Browse Definitions :
Definition

OneID

OneID is a digital identity management service that provides a repository for usernames and passwords, eliminating the need for people to remember numerous arcane character sequences. OneID was founded by Steve Kirsch, a Silicon Valley entrepreneur and inventor, with the idea of replacing the prevailing username/password model with an approach that takes advantage of public key cryptography. The system can run in browsers, Web sites, cellular telephones, tablet PCs, mobile Internet devices, and the cloud.

OneID can reduce costs and pressure on businesses by enhancing security and streamlining customer service. The system eliminates the need for Web sites to store credit card information or other sensitive personal data, thereby reducing site owners' liability. User data is stored on the user's own devices so the information has minimal risk of exposure if a central security breach occurs. OneID employs a two-factor authentication system that places users in direct and constant control of their personal, financial and credit card information. Users can choose the level of security they want for each type of transaction.

 

Continue reading about OneID:

Fast Company announced the launch of OneID on March 13, 2012.

CrunchBase outlines the basic features of OneID.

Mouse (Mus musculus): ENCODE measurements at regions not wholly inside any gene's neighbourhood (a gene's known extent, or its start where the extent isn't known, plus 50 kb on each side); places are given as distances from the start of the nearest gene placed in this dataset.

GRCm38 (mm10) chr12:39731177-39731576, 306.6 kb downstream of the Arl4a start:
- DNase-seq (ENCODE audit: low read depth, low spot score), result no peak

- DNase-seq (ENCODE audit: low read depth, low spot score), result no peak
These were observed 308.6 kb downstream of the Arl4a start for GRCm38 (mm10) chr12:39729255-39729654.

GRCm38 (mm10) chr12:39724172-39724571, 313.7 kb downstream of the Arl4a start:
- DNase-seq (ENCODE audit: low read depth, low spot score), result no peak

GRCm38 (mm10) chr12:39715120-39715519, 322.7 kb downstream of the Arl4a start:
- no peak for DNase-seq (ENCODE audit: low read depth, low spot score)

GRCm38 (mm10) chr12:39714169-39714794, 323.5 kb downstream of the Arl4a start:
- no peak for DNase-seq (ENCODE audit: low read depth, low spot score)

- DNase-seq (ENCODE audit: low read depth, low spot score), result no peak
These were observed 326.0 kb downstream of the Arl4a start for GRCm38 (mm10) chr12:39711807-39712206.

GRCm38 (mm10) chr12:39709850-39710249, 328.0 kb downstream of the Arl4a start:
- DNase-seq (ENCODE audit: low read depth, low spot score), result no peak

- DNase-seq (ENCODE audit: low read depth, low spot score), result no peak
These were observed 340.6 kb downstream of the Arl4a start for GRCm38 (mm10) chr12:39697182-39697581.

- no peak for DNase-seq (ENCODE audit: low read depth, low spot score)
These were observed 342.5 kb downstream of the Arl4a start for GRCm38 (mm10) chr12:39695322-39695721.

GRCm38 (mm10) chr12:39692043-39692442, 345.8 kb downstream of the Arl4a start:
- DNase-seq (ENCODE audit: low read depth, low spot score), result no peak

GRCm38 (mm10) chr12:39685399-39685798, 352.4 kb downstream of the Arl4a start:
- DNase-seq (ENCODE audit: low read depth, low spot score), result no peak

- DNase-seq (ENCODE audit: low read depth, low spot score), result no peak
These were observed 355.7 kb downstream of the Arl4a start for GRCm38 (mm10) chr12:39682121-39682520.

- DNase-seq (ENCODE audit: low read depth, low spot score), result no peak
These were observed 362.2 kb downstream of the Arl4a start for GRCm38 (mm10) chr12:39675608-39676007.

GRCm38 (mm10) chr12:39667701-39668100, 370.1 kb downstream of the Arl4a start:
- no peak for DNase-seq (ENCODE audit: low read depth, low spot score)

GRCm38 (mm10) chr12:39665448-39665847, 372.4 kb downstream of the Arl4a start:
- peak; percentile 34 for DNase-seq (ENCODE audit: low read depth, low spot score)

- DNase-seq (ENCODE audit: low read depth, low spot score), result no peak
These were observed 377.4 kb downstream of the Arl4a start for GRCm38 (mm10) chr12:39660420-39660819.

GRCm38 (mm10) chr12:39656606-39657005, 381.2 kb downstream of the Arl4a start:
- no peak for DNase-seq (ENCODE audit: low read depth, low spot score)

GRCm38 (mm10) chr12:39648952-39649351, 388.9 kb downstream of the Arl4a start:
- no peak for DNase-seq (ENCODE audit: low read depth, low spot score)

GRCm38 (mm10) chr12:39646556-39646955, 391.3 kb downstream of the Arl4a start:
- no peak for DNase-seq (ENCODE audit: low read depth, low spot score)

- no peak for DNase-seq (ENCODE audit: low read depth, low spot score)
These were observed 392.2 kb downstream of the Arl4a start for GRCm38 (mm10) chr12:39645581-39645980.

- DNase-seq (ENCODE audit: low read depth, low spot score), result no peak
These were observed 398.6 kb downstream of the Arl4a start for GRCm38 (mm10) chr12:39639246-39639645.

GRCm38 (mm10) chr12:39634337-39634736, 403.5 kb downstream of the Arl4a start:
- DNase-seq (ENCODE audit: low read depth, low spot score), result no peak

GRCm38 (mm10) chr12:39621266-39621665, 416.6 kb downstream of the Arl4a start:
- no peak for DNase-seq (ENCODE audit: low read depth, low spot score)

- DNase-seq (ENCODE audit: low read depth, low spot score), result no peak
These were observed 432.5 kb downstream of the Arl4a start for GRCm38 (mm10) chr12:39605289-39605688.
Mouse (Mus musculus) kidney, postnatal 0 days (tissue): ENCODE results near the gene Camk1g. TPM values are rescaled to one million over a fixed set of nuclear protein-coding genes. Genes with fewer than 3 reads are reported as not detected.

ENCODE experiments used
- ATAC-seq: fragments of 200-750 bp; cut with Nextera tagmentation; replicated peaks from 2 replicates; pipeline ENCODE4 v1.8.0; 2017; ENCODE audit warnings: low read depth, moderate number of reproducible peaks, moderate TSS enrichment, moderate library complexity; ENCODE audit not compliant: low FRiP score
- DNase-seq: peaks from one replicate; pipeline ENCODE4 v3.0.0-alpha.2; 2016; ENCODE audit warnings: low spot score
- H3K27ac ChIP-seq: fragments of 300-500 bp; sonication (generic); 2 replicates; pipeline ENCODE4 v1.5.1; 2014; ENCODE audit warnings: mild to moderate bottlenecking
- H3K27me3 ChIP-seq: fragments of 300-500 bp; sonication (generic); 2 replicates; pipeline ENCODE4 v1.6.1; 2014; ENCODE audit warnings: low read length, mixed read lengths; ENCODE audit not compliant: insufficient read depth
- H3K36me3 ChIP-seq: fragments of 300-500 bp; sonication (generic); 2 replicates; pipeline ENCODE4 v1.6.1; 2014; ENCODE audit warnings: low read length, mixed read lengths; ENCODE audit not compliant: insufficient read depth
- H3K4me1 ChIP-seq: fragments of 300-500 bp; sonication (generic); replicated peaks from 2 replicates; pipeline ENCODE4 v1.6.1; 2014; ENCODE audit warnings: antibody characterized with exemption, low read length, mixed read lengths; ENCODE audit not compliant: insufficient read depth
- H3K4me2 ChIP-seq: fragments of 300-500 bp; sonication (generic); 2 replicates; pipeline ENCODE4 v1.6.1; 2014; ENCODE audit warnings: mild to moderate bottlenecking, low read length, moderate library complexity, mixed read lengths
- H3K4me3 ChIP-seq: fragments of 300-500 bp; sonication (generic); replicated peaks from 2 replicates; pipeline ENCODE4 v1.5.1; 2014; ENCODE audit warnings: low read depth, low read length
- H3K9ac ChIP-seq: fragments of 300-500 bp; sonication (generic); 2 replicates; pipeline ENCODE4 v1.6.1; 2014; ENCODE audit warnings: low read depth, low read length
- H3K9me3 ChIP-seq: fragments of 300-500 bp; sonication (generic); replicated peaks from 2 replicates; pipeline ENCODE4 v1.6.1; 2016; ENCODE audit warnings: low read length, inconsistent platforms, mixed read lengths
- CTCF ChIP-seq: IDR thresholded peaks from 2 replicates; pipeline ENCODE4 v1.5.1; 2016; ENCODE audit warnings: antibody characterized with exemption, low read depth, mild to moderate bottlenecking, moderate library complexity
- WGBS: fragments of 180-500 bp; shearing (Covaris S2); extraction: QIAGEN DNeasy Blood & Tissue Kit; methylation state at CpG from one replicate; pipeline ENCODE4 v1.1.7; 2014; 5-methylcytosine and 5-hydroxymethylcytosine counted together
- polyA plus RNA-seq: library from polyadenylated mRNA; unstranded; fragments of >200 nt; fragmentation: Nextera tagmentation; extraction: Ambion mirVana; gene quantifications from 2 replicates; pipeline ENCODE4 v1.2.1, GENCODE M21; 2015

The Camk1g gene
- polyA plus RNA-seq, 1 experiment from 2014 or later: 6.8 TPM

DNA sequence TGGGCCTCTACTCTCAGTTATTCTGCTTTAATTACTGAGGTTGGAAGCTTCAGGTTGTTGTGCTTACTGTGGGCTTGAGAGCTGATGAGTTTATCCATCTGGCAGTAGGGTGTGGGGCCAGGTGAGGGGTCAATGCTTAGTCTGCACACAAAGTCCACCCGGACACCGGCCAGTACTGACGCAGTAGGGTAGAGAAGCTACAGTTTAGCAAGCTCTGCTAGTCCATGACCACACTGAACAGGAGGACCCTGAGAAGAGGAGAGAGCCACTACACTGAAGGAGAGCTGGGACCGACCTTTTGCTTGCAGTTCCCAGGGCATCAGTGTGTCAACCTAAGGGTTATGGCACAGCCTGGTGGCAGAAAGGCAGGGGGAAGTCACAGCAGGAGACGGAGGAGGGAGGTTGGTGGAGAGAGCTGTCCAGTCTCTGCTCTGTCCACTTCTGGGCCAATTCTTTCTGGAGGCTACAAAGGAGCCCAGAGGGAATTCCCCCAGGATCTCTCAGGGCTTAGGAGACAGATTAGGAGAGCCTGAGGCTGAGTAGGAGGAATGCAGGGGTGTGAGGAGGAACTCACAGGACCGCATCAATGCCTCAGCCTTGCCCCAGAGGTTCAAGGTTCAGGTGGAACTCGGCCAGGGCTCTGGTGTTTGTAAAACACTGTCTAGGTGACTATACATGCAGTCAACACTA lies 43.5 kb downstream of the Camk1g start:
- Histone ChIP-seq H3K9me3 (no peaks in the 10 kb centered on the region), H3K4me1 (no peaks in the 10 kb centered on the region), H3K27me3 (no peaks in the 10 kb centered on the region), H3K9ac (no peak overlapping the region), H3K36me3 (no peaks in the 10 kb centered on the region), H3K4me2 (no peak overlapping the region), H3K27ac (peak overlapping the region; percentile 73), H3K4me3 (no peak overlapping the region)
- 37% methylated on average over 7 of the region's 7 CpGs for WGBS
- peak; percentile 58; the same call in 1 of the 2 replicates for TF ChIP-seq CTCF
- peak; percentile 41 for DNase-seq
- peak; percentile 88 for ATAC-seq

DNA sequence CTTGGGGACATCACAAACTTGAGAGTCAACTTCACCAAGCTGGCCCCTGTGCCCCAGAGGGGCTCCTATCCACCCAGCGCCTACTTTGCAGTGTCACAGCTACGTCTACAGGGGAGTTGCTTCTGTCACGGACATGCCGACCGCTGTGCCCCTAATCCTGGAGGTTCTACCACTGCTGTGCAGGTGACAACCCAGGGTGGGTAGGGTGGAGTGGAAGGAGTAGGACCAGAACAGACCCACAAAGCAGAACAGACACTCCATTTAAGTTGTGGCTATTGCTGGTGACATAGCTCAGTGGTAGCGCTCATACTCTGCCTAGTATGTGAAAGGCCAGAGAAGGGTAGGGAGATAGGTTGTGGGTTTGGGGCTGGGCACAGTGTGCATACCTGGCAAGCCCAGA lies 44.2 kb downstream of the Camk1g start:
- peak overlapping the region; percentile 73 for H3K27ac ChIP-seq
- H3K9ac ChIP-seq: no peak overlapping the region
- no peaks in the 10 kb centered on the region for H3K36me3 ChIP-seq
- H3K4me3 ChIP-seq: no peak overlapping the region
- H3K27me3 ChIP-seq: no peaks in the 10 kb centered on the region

See the OneID Web site for status updates.

This was last updated in April 2012

SearchCompliance

  • information governance

    Information governance is a holistic approach to managing corporate information by implementing processes, roles, controls and ...

  • enterprise document management (EDM)

    Enterprise document management (EDM) is a strategy for overseeing an organization's paper and electronic documents so they can be...

  • risk assessment

    Risk assessment is the identification of hazards that could negatively impact an organization's ability to conduct business.

SearchSecurity

  • spam trap

    A spam trap is an email address that is used to identify and monitor spam email.

  • honeypot (computing)

    A honeypot is a network-attached system set up as a decoy to lure cyber attackers and detect, deflect and study hacking attempts ...

  • cracker

    A cracker is someone who breaks into someone else's computer system, often on a network; bypasses passwords or licenses in ...

SearchHealthIT

SearchDisasterRecovery

  • risk mitigation

    Risk mitigation is a strategy to prepare for and lessen the effects of threats faced by a business.

  • call tree

    A call tree is a layered hierarchical communication model that is used to notify specific individuals of an event and coordinate ...

  • Disaster Recovery as a Service (DRaaS)

    Disaster recovery as a service (DRaaS) is the replication and hosting of physical or virtual servers by a third party to provide ...

SearchStorage

  • cloud storage

    Cloud storage is a service model in which data is transmitted and stored on remote storage systems, where it is maintained, ...

  • cloud testing

    Cloud testing is the process of using the cloud computing resources of a third-party service provider to test software ...

  • storage virtualization

    Storage virtualization is the pooling of physical storage from multiple storage devices into what appears to be a single storage ...

Close